Berlin has more green spaces than any other major European city. You might almost say it’s as much a park as it is a city. And the same is true in and around Strausberger Platz.
image courtesy of derProjektor / photocase.de
But first a confession: I suffer from hay fever. And ten years ago, when I moved to Strausberger Platz, I thought to myself, here you are safe. Ha! Then along came spring and plants exploded to life right outside my door. Karl-Marx-Allee: eight lanes with roughly 50,000 cars rushing along it every single day – you just don’t get more urban than this. So what are blossoming Magnolias doing right outside my door? That’s just how it is! The most beautiful of all possible sights: the petals drifting like snow across the Allee. And the lime trees, lined up like an honor guard extending to Alexanderplatz, swaying gently in the breeze.
image courtesy of Koosinger / photocase.de
The view of the architecture, unshielded by bare trees throughout the winter, is changing: from a display of extraordinary buildings in winter, a transformation into space literally full of life takes place as summer approaches. And all of Berlin is like this. Winters along the River Spree are – and this is putting it mildly – something to get used to. But spring and summer in Berlin, with more green spaces than any other major European city, see an explosion of color and life. And at the heart of it all: Strausberger Platz.
image courtesy of drsg98 / fotolia.com
The green spaces along Karl-Marx-Allee and at Strausberger Platz are not much more than little luxuries, with botany relegated to the background. For now! Because the urban development plan for 2016 wants to conjure up a greened central reservation all the way from the parking areas at Strausberger Platz to Alexanderplatz. Where cars are currently the stars, trees will soon be lined up. This certainly stimulates the imagination: How about, for example, if the whole stretch of road was switched from above ground to an underground tunnel? We’d have space for another park…but that’s just an idea. And, when you think about the area around Strausberger Platz, maybe there’s no need for yet another park. The area around Strausberger Platz, I hear you ask? Exactly! This is where you’ll find Weydemeyerstraße, running directly parallel to Karl-Marx-Allee. A street where GDR history rubs shoulders with contemporary Berlin. Does the word „Plansche“ mean anything to you? No? Then here goes: while Germany was divided, the government of East Germany – at least when it had the money – installed paddling pools (Plantschbecken) in urban areas for children to play in. These pools soon became known as „Plansche“ among locals. There’s a perfectly functional „Plansche“ to the rear of Strausberger Platz and another one (please, please, please!) is due to be restored at some point very soon.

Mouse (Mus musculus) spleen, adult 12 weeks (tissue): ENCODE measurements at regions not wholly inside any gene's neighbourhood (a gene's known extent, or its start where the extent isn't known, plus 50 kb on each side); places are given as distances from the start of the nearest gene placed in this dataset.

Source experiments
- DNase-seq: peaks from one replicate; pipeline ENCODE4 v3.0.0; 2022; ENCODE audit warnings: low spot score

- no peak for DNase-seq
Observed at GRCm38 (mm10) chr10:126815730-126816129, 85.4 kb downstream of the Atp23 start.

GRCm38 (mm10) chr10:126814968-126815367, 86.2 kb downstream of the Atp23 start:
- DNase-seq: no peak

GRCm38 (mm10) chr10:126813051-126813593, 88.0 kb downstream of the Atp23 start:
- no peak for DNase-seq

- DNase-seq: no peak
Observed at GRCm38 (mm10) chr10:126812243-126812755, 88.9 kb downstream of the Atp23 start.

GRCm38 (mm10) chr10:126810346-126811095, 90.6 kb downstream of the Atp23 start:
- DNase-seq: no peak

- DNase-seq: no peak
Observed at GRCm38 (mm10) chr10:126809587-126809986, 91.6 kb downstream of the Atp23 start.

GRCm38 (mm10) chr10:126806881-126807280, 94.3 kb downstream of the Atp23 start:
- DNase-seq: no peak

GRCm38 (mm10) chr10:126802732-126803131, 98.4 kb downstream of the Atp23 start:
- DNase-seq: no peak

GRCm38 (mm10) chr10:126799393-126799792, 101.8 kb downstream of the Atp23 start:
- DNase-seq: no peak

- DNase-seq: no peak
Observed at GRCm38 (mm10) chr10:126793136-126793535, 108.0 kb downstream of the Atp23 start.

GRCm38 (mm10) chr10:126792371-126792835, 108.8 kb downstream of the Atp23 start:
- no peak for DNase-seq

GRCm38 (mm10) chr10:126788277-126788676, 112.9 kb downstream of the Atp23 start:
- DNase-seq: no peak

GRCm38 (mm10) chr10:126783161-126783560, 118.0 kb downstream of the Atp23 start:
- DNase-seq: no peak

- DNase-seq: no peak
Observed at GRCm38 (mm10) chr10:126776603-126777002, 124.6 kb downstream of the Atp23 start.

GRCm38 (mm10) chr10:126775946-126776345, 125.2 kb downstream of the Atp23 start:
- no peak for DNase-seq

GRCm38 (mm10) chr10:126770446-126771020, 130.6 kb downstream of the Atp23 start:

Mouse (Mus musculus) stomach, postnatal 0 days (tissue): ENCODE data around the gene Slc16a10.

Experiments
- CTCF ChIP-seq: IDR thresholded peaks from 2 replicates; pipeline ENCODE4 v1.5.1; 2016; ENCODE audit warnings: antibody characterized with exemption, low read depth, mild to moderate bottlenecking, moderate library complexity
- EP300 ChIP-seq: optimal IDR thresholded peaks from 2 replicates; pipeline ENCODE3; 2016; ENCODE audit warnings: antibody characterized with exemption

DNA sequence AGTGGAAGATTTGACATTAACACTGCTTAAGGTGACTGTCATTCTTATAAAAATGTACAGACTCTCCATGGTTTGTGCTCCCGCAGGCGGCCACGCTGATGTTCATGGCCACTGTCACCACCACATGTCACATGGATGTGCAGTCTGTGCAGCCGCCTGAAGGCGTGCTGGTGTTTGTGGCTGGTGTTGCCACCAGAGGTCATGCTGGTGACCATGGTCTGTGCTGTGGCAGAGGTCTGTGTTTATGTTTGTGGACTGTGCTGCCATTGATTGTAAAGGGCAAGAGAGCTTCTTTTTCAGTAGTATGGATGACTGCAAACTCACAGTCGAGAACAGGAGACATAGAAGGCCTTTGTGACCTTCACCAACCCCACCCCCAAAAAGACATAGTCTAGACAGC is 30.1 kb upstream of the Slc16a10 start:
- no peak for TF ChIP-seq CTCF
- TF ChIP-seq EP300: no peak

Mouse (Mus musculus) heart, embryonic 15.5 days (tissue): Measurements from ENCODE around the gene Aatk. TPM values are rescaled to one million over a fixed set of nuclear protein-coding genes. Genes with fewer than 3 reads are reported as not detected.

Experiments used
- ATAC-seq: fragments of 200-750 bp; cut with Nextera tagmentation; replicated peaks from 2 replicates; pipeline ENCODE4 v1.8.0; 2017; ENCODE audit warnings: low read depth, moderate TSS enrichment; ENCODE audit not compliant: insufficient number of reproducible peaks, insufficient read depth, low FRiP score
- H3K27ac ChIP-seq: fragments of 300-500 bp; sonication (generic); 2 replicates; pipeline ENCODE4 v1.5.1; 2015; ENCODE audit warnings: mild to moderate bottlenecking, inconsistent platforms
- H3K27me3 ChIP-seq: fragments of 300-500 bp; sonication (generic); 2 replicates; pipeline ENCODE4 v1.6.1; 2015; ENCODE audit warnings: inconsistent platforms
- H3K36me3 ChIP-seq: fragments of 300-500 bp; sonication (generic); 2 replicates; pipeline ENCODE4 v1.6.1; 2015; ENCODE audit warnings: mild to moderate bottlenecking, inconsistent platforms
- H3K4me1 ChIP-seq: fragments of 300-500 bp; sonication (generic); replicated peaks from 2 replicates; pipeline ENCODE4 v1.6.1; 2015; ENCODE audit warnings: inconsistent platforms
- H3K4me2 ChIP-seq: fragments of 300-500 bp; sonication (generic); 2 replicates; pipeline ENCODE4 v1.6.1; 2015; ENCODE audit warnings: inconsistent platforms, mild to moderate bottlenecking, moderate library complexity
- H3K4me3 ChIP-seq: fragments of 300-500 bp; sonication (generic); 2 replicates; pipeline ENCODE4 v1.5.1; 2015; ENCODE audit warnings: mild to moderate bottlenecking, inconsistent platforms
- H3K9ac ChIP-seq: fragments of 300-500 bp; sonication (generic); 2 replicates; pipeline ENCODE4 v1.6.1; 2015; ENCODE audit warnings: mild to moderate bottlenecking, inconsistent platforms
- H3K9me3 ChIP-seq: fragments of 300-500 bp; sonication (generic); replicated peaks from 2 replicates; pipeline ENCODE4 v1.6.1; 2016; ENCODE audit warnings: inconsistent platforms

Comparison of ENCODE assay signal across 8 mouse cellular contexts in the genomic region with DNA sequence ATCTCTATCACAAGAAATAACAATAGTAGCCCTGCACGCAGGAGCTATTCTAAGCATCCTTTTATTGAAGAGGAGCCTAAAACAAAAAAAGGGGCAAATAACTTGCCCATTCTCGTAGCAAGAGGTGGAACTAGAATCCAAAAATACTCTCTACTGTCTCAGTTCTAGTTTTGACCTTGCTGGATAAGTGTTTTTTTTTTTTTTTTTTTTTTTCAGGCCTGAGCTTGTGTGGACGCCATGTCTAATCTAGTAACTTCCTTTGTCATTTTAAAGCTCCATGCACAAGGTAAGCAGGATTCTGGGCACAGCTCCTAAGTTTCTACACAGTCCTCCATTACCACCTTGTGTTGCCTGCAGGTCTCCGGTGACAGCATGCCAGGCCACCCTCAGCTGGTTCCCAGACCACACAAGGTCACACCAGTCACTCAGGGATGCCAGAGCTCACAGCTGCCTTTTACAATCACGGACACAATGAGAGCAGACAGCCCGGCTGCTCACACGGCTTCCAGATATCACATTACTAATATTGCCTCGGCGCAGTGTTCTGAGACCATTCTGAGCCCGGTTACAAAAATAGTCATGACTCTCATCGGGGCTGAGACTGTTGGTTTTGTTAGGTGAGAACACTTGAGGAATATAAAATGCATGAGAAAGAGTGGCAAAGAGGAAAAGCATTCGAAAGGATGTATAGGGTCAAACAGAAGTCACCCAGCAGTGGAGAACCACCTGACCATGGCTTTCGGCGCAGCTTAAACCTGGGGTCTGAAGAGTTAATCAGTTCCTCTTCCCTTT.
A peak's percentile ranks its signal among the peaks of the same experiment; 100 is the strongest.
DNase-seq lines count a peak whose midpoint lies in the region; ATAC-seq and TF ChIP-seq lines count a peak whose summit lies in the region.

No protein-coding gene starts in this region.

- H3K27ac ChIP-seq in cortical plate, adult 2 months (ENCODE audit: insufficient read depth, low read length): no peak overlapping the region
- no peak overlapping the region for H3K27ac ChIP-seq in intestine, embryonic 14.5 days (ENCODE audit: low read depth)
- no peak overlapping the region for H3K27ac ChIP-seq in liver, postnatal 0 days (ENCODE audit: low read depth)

The pools are the city. Are green. Are life.
image courtesy of emoji / photocase.de
Sunny afternoons, playful, soaked-to-the-skin kids splashing through the fountain as their parents chat nearby. A scene you’d expect to find in a village, but one that is actually taking place in the middle of an urban metropolis. As soon as the first serious sunshine hits the city you’ll see Friedrichshain’s fanatical nudists stretched out alongside families barbecuing in the park. Speaking of barbecues: barbecuing is a hot topic in Berlin. Even the country’s president, in his official residence at Schloß Bellevue, is not safe from the wafting scent of sausages sizzling on the barbecue.
image courtesy of kallejipp / photocase.de
A representative online study recently asked 20,000 nationals from 20 developed and developing countries to rate the quality of life in 50 different countries. Which country came first? Germany! And why? An afternoon in Friedrichshain and at one of the paddling pools is explanation enough! There’s togetherness. There’s greenery. And there’s (lots of) laughter.